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File Sharing's Mysteries Again Stump Uncle Sam

The accidental disclosure of a House ethics investigation has kicked up quite a fuss on Capitol Hill as it turns out that more than 30 congressman and aides are under investigation. But after committee chairman, Zoe Lofgren (D-Calif.), disclosed the breach on the House floor late Thursday, her colleague, Rep. Jo Bonner (Ala.), who is the committee's ranking Republican, spoke next, telling fellow members that the breach was an isolated incident.

Not exactly.

In February, a company that monitors P2P networks said that it had found blueprints and avionics about the president's helicopter, Marine One, on a computer in Tehran. An investigation later found that a third-party defense contractor with access to that data was using a computer that also had P2P file sharing software on its hard drive.

Peer-to-peer file sharing lets people transmit data over a network without the need for a central server. Peer-to-peer, or P2P as it's more generally known, first earned wide public attention in the late 1990s with the emergence of Napster and the practice of illegal file sharing of music over the Internet.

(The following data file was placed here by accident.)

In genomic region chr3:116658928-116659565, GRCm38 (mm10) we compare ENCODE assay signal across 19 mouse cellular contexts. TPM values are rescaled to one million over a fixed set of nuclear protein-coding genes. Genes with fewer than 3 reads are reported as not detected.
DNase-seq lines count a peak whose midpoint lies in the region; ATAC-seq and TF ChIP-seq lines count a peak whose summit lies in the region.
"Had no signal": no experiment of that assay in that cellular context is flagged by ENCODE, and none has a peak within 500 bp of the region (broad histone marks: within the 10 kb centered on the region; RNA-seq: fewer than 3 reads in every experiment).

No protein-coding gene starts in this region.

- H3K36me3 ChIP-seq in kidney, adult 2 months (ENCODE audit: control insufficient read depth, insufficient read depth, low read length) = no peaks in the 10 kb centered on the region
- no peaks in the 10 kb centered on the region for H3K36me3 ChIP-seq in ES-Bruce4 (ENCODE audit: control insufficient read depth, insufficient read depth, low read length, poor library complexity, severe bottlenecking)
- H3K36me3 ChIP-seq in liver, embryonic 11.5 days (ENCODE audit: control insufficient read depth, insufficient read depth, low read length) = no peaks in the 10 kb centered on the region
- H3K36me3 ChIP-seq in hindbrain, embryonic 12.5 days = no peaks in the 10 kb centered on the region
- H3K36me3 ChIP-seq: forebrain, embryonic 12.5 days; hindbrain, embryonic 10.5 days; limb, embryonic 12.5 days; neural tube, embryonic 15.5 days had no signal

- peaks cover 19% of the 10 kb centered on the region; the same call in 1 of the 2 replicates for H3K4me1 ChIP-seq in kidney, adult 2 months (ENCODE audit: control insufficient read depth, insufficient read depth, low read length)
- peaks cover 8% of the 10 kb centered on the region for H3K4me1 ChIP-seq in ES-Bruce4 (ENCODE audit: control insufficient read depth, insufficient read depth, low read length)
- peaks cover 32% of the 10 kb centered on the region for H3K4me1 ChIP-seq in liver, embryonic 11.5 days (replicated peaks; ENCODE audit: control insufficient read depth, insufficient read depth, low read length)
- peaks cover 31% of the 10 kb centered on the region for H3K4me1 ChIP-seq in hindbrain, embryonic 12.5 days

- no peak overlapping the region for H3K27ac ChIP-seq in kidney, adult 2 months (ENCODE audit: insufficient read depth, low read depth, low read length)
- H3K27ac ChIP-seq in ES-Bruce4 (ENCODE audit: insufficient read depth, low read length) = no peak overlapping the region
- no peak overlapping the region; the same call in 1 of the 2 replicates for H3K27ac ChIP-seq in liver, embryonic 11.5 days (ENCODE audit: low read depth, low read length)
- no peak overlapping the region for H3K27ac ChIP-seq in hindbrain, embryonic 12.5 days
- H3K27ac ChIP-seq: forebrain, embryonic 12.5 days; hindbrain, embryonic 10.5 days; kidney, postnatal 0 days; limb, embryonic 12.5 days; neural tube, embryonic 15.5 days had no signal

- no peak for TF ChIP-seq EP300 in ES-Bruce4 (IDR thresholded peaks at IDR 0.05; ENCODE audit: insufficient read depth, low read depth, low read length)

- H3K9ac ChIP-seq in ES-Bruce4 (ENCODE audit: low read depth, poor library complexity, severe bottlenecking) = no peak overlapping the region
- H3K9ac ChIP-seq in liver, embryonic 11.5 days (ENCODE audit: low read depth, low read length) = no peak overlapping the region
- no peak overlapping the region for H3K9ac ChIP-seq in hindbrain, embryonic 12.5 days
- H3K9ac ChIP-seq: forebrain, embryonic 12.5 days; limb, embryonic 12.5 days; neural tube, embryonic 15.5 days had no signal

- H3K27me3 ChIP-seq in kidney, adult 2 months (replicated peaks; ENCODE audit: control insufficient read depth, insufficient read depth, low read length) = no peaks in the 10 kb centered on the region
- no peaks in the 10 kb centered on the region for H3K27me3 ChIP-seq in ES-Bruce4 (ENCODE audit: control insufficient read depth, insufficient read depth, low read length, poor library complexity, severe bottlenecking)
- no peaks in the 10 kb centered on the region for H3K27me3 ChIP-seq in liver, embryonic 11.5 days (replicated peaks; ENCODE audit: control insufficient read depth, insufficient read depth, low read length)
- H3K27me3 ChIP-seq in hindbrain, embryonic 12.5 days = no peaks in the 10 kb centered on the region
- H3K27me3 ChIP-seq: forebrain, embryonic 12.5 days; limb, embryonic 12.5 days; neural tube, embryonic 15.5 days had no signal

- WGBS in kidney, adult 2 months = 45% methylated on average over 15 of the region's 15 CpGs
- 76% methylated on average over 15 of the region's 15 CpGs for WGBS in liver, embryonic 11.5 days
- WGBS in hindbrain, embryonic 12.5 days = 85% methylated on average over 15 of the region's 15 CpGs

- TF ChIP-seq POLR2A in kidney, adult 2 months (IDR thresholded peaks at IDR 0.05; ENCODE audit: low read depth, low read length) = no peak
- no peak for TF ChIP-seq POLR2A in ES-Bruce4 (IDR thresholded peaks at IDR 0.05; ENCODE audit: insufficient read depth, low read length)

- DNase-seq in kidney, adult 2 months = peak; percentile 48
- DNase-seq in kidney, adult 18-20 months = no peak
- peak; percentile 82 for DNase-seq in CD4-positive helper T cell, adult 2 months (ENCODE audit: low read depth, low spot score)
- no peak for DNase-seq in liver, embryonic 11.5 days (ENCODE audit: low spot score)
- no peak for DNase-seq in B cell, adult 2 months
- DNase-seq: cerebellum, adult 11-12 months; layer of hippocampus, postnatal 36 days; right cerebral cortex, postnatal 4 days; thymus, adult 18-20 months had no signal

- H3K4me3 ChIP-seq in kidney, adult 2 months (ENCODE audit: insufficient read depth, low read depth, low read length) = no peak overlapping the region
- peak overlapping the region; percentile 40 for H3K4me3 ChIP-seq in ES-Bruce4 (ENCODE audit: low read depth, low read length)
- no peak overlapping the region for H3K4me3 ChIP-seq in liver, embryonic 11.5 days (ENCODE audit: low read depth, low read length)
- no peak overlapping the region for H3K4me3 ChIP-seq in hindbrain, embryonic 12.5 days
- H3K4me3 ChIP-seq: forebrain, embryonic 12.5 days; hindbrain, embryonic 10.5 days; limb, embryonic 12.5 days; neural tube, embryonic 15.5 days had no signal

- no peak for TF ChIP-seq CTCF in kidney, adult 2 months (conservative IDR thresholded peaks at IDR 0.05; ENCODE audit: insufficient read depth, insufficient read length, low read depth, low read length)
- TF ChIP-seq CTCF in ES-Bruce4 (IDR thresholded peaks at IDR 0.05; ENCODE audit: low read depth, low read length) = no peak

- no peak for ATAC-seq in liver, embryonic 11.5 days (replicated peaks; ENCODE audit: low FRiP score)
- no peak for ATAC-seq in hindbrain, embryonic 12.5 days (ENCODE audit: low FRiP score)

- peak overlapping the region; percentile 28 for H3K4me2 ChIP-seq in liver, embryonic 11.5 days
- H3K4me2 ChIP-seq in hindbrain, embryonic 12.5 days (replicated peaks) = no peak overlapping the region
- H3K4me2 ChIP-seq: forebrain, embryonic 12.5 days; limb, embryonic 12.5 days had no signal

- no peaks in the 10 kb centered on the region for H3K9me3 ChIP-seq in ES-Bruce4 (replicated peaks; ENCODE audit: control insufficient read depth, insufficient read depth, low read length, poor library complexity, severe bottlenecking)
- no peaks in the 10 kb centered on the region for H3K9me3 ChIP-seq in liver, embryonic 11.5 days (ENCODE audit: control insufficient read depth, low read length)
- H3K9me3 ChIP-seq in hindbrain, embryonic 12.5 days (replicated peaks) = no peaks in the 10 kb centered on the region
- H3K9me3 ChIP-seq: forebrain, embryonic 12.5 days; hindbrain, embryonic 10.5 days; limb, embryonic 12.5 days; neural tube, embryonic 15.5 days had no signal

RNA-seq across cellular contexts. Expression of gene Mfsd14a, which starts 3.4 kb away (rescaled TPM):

In this case, the breach occurred because a junior staffer saved the document on her home PC, which reportedly also had Gnutella file sharing software. One congressional source familiar with the inquiry says that she saved the document on her home PC but failed to realize the folder could be shared with other users on the P2P network.

Following Lofgren's announcement, she and Bonner issued a brief statement that underscored the depth of the challenge Congress may face keeping its secrets under wraps in the future. "No matter how robust our cybersecurity systems are, they remain subject to individual error."

Lofgren, who represents Silicon Valley, knows this stuff and she's quite right to note how hard it is to maintain a failsafe system. Even in the corporate world, where billions of dollars in spending on security software, everything comes to naught if a single employee ignores best practices memo and simply spaces out - which often happens.

"The problem is that whatever your policies are, human errors will always be your Trojan Horse," said a Congressional source. "You're talking about human error."

Which is why we'll likely be writing more stories like this in the future.

It's unclear who would be in charge of setting up best practices for the House of Representatives. Vivek Kundra is the Federal Chief Information Office. But because the federal CIO is in the executive branch, he has no jurisdiction or responsibility for legislative branch information technology policies or management. (If you have any idea, send me an email at charles.cooper@cbs.com.)

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    Charles Cooper is an executive editor at CNET News. He has covered technology and business for more than 25 years, working at CBSNews.com, the Associated Press, Computer & Software News, Computer Shopper, PC Week, and ZDNet. E-mail Charlie.